I like your notes to check--in fact I just emailed them to myself... I have need to improve my editing and I hope these might help...

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    1. Thanks, Hart! I'm always looking to improve my editing as well :)

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  5. OMGosh! Was he not the most perfect Darcy or what! I love what your first card says. Perfect, concise, and necessary.

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    1. Sheri, he will always be THE Darcy for me!

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  6. It's always interesting to read about how the writing process of other writers, because I always end up learning something. One thing that helps me is going through each draft with a pen and crossing out what is repetitive or irrelevant, because it's easier to see those things the second (or third, or fourth) time around.
    Even though I LOVE Mr. Darcy (and Colin Firth as Mr. Darcy), some of my favorite scenes from that Pride and Prejudice movies were the ones with Mr. Collins. The actor who played that character did a great job; he was so funny.

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    1. So, so true. He is funny and entertaining, in a gross, quirky way. So it sounds like you print a copy and then mark it up? James Scott Bell highly recommends doing that!

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  7. Great post, Julie! This is similar to the technique I bastardized from Cheryl Klein's workshop on bookmapping. I do main emotion, goals for every character in the scene and try to make them conflict, an outcome for the main character -- fail, fail and furthermore, succeed but -- and the change in the story that results from that scene. That's the critical thing for me in determining if the scene is vital. If the emotion didn't change and something significant didn't change in the story, the scene needs to go. I love that you keep the points on index cards. I'm going to have to remember that trick. :)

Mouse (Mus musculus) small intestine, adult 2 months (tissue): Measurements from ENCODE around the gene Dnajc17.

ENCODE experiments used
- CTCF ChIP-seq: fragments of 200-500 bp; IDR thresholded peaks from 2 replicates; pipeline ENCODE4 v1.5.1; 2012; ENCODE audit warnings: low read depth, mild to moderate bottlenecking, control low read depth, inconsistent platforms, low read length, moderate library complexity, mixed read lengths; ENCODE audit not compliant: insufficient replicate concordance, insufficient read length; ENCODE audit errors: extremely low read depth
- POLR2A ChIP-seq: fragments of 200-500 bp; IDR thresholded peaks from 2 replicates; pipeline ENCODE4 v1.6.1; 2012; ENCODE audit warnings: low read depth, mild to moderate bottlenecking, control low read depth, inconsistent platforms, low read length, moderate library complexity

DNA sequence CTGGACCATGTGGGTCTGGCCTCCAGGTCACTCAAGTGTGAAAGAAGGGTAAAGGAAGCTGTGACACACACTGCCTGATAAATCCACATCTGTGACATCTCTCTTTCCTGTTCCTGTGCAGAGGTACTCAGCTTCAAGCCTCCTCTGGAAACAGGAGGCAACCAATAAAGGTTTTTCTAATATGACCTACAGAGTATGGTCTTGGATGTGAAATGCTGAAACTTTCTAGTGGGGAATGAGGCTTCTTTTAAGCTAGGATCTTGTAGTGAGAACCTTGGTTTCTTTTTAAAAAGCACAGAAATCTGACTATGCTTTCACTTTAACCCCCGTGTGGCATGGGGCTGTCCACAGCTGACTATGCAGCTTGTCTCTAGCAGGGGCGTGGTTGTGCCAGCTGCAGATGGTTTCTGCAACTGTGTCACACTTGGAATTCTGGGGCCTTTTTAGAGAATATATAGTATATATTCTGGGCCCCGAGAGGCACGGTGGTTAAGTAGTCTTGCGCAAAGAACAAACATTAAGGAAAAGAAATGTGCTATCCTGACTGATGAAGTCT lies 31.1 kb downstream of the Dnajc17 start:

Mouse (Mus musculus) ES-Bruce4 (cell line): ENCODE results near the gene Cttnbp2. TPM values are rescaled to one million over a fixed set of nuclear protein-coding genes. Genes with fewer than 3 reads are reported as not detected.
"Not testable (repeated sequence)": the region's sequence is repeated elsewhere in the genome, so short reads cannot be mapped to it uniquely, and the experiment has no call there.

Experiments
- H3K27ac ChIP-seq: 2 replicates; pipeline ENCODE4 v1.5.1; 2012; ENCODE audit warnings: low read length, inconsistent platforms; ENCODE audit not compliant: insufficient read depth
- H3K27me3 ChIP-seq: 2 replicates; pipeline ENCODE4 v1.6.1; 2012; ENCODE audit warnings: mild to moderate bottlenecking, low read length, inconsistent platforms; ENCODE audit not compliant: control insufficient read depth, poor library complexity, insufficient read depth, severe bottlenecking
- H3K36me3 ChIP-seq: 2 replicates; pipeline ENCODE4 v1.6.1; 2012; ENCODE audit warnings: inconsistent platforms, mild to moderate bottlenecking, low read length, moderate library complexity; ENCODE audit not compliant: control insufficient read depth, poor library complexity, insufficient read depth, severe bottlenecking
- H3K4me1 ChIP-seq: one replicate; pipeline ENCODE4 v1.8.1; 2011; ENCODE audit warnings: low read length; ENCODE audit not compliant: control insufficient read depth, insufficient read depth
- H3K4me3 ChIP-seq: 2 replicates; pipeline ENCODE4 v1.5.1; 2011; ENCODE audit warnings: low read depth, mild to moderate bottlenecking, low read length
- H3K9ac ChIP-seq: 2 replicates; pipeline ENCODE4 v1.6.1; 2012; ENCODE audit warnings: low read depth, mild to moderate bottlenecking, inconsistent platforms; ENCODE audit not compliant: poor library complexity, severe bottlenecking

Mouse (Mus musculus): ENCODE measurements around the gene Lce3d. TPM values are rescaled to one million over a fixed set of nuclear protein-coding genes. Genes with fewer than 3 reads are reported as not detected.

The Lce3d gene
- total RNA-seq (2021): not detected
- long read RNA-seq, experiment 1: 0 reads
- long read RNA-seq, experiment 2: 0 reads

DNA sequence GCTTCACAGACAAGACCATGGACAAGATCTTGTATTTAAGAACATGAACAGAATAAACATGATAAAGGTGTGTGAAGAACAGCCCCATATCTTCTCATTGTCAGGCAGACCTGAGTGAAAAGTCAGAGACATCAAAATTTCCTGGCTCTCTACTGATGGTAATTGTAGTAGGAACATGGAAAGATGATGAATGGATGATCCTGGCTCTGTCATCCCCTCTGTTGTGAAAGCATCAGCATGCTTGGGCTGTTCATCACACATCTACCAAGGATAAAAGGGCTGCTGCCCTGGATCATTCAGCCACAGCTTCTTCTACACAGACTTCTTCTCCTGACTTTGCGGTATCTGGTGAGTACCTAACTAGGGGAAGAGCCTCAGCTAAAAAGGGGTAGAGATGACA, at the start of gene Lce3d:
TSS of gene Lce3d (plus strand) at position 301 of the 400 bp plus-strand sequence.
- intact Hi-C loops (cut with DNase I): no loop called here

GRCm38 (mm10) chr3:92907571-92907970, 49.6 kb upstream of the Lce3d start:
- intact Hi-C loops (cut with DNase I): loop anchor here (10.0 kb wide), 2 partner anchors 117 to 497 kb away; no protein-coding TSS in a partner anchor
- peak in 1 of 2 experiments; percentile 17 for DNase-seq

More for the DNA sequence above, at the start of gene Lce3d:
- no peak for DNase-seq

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    1. You know, I need to remember the conflicting goals part! Thanks for the reminder :)

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  8. I usually use post-its. Lol. I sketch the scenes out and then have another small spiral notebook that I add notes to as I go along, and I have a bigger "bible" of the book to make sure everything meshes and I don't end up with the wrong clothes from scene to scene or the eye color changes etc.

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    1. I've heard of people using post its! Then you can re-stick them however you want. Cool!

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  9. This is excellent. I just cut your card content, pasted on a document and printed. Now... it sits in front of my computer. I'm editing. These are excellent reminders!!!

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    1. Karlene, I have the shortest attention span possible. I have to always remind myself of these little nuggets.

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  10. It always sounds so cumbersome, but it's the best way to work!! And it's fun when you get into it.

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    1. And super fun when we get it right :)

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  11. Love this Julie! I've been writing for a few years now and finally feel as if I'm starting to be able to do this with a bit of competence. I hope!

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  12. Oh, you are so organized! Sounds like you have a great method. :)

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  13. I've just gone over to index card land and I'm loving it. I always start with the Joseph Campbell hero journey and then tweak it into the Save the Cat beats. It's been very educational to write conflict and character change for each scene. And thanks for the Darcy pic. It never gets old.

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  14. Don't you just love it when you're writing a scene and it's working even better than you imagined? I almost hate to come to the end of those. Loved your post and it's right on. Except I can't use index cards. There's something in my head that rejects them. Send help!